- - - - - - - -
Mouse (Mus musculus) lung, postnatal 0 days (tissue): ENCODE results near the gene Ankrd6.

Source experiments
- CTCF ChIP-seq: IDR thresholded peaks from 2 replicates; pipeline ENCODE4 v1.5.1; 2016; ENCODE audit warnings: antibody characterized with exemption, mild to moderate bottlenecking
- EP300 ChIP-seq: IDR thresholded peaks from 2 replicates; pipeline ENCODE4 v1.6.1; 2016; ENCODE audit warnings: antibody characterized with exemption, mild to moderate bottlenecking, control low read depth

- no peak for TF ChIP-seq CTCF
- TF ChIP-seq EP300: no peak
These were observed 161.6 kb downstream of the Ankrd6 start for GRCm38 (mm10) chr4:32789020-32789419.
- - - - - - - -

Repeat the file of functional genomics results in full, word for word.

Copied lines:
Mouse (Mus musculus) lung, postnatal 0 days (tissue): ENCODE results near the gene Ankrd6.

Source experiments
- CTCF ChIP-seq: IDR thresholded peaks from 2 replicates; pipeline ENCODE4 v1.5.1; 2016; ENCODE audit warnings: antibody characterized with exemption, mild to moderate bottlenecking
- EP300 ChIP-seq: IDR thresholded peaks from 2 replicates; pipeline ENCODE4 v1.6.1; 2016; ENCODE audit warnings: antibody characterized with exemption, mild to moderate bottlenecking, control low read depth

- no peak for TF ChIP-seq CTCF
- TF ChIP-seq EP300: no peak
These were observed 161.6 kb downstream of the Ankrd6 start for GRCm38 (mm10) chr4:32789020-32789419.